Mr. Speaker, I appreciate the opportunity to speak to the amendments to the legislation. I want to give brief consideration to why I am a little concerned about the legislation in terms of dealing with funding to small business.
When funding businesses government does not often look at whether or not the businesses are new or whether they will be in competition with existing businesses that have not had government funding. People who have worked very hard, made sacrifices over a number of years, and built up businesses in communities often find themselves suddenly confronted with a government subsidized business that is working in competition with them.
To the business person who has worked for a number of years to establish a business it does not seem fair that the government is subsidizing someone to actually work in competition with them in an unfair and unequal way.
One has to ask what is the priority of government in funding small businesses and what the parameters of the decision to fund them should be. A colleague of mine has put forward an amendment that no two people in the same family can apply for a loan for the same business. This shows that the legislation has serious flaws.
If a business cannot get funding from a traditional source and goes to a government source of funding, it would only make sense that it be very controlled as to the risks of the taxpayer. It should be quite obvious although not explicit that the government should show due diligence in making sure that there is only one loan going to a particular family business.
Another motion under Group No. 2 talks about the level of funding that should be available. The amendment is suggesting that the level of $250,000 as set out in the legislation is far too extravagant. It is too great of a risk for taxpayers to put funds into a business that cannot get funding through a traditional source.
I will expand upon that concept. We have banks. As a matter of fact we now have a commitment from two major banks to establish a single bank responsible for lending money to small businesses. They have committed a substantial number of dollars solely to funding small businesses. If I remember a comment made by the CEO of the Royal Bank not too long ago, presently only a portion of that funding is used. I believe the number he mentioned was something like 70% to 80%. This means that 20% of the funds put aside for small businesses has not even been lent out.
The people who are applying for support from a government agency for whatever reason, and generally it is because the risk is too great, have not been given funding from traditional sources. When we start asking taxpayers to risk a maximum of $250,000 per applicant we are asking them to put at risk a fairly large sum of money.
It is interesting that the average size of loans made under the old program was only $65,000. We have to ask why the government would feel it should raise the maximum loan amount from $100,000 to $250,000 when the average loan is only $65,000. It seems to me that the $100,000 was plenty. It allowed some discretion on the part of loans officer or the people putting together the finance package. It allowed them a considerable amount of support. The fact that most successful applicants only get two-thirds of it shows that $100,000 was adequate.
We have to question why the government feels it is necessary to amend the legislation. Why does the government feel it is necessary to put that kind of financial support behind small businesses?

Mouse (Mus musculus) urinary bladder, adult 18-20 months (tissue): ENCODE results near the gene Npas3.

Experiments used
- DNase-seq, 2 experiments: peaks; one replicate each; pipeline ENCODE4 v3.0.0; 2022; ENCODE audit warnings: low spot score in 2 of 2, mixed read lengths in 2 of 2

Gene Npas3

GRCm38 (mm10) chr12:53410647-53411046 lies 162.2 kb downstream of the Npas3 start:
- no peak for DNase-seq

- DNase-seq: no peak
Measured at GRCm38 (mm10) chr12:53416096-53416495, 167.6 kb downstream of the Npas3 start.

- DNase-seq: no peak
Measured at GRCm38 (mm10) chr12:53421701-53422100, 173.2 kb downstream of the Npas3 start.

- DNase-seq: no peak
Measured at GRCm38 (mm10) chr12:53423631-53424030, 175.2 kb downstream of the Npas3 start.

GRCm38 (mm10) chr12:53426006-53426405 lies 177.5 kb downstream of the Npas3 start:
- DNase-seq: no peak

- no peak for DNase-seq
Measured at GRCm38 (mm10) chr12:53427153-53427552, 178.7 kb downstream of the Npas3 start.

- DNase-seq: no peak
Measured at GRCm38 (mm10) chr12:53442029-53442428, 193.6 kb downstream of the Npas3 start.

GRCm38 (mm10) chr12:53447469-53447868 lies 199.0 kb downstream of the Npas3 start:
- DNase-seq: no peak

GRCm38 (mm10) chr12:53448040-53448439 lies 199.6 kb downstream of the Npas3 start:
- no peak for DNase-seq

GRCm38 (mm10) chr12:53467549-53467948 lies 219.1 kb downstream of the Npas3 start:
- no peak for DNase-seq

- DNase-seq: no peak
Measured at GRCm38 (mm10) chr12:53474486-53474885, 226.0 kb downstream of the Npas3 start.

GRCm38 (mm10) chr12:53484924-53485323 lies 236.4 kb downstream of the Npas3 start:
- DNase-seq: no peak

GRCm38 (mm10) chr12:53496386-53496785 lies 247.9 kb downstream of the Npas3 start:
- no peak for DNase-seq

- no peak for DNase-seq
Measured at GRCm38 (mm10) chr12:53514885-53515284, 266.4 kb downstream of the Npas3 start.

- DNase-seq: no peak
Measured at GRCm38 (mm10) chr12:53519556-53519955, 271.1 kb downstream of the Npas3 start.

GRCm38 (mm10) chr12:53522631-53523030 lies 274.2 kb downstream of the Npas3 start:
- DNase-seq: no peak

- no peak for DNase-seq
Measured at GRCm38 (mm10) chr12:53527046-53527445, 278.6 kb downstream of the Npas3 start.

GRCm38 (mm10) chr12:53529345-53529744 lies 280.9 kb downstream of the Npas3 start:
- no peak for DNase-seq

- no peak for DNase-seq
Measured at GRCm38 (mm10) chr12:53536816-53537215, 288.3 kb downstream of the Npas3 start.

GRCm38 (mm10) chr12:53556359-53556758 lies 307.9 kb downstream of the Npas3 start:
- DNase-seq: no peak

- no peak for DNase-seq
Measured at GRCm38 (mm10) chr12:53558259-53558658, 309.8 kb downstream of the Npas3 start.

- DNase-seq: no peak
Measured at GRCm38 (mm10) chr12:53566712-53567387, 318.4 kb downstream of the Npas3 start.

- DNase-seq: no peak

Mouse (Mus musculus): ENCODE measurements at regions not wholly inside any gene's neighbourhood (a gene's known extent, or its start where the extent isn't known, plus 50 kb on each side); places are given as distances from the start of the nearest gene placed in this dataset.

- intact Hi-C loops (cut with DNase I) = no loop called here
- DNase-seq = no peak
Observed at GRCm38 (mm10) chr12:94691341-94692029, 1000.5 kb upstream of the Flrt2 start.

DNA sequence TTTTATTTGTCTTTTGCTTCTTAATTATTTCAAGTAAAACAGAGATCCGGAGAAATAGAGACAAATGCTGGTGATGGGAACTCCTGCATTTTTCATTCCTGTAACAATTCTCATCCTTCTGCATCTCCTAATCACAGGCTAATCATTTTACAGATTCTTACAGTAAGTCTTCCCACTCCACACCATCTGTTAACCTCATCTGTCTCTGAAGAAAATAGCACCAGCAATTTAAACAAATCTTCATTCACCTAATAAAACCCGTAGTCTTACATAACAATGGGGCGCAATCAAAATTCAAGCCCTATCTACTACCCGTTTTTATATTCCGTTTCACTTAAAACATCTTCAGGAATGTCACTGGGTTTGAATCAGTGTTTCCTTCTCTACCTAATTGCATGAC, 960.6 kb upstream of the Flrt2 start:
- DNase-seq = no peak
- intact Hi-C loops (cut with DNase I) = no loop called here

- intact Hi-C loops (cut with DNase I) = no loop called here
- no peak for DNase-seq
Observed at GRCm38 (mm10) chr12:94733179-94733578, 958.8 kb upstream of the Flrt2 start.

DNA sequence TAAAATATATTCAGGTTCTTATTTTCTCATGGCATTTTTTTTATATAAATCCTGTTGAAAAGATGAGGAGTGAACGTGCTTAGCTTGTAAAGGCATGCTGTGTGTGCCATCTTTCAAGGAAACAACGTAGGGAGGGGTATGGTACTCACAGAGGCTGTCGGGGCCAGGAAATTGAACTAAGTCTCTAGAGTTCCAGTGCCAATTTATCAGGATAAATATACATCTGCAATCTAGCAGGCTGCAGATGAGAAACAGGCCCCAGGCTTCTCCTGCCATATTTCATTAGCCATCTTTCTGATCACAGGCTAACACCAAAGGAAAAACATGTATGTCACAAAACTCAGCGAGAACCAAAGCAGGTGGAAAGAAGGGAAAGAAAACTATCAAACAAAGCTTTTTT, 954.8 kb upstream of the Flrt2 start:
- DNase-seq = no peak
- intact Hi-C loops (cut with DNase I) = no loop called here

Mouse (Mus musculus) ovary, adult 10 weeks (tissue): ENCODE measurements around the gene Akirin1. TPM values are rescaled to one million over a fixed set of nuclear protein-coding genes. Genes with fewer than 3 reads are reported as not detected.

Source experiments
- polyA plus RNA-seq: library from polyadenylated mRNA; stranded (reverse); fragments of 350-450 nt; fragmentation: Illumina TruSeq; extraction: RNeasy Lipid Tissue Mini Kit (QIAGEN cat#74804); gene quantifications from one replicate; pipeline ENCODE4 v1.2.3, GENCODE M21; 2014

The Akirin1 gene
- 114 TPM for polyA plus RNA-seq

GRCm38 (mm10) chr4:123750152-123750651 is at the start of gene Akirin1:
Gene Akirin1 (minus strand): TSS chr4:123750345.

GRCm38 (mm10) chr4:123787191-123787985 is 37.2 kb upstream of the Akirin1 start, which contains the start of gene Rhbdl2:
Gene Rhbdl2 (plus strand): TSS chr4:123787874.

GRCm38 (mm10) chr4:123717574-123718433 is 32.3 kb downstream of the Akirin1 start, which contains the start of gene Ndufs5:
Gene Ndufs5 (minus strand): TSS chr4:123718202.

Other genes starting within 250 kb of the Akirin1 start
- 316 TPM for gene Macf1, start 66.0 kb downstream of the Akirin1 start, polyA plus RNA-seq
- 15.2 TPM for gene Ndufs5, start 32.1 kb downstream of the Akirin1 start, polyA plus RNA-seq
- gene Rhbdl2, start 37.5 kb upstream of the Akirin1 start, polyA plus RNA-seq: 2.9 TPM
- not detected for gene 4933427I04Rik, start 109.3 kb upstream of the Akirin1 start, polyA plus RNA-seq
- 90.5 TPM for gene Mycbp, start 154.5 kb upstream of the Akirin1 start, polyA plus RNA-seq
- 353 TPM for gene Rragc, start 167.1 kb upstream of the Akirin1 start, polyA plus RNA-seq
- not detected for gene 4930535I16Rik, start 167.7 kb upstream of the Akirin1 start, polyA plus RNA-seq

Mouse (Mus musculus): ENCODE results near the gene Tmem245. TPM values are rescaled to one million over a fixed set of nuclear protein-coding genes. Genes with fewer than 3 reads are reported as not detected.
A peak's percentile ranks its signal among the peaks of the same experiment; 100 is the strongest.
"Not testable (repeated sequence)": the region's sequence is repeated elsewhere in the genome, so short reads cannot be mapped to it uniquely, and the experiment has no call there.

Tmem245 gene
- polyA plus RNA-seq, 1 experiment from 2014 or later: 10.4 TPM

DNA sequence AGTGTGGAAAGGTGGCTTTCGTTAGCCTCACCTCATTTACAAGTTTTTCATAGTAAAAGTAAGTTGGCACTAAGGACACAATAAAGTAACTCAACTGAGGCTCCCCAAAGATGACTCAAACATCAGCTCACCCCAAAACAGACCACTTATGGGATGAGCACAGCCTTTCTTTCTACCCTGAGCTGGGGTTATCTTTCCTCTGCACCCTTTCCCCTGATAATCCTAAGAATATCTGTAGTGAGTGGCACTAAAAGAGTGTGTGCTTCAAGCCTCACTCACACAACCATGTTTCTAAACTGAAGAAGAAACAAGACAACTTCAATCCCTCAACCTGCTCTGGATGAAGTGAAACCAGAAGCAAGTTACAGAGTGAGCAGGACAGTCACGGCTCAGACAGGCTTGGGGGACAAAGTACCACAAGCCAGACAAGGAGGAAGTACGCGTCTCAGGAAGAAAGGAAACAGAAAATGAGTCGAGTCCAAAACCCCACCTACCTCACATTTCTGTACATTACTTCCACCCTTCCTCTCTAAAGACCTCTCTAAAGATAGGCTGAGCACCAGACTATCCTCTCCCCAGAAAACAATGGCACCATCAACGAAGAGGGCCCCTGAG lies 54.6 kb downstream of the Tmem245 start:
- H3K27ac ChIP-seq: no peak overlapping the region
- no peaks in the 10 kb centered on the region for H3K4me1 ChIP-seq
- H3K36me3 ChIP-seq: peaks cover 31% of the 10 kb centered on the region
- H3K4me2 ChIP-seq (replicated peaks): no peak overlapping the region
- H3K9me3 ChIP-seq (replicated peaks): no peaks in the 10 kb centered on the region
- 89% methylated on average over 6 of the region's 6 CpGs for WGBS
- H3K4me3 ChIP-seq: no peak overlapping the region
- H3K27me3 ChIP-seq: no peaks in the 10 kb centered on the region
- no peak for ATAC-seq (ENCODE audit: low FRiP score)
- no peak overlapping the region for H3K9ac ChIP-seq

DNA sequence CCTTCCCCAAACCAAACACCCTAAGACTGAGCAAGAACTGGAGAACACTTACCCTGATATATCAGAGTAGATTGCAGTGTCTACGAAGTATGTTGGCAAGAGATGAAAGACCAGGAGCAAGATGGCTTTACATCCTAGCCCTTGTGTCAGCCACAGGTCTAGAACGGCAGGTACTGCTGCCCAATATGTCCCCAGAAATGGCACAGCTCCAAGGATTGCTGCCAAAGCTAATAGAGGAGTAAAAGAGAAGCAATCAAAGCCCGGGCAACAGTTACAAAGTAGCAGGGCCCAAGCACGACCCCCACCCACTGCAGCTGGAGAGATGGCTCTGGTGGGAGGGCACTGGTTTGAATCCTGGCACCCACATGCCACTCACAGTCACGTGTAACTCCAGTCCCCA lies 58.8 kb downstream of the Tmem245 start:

Having been a small business person I do not want to say that the government has no role to play. However I am not convinced through my experience with community leadership. I watched governments fund industries that had no hope of success. The government ended up having to eat the investment in industries that had no hope of success. I have seen governments do the same with small businesses. I have to ask whether it should be an area of federal government involvement.
The government has no business in areas of responsibility where it is not needed. This is one area where we have private institutions, banks, credit unions and other areas where people can get financial help. If they cannot it is often because their proposal is not solid enough. Maybe individuals need to be encouraged to make sure their business plans, concepts and ideas are solid enough to make their own sacrifice and not look to the taxpayers to make a like sacrifice for them.
I have great difficulty supporting the legislation although some of the amendments proposed by colleagues, particularly the amendment limiting the number of family members who can apply for a loan and lowering or keeping the level at $100,000 instead of $250,000, gives me an opportunity to say I can support it to a lesser degree. I question whether the federal government would be satisfying more Canadian taxpayers and Canadians in general if it were to put that kind of money into health care, education and those areas where Canadians feel the federal government should put its dollars.
That is all I will say on the bill and amendments. I want to take a few minutes to talk about the government's response to debate on the legislation. It is deplorable that the government has chosen one more time to seek closure on debate. I question that in any democracy a government should have the right to say, because it does not agree with what we have to say, that it will not allow us to be heard.
It is shameful the government continues to use closure to limit debate and to try to minimize any criticism on the legislation it brings before the House. If it honestly feels that the legislation it brings before the House is good, it should not have any problem with people challenging and debating it. If the government cannot defend it in the House of Commons perhaps it should withdraw the legislation and come up with something that is better and meets the needs of the Canadian public.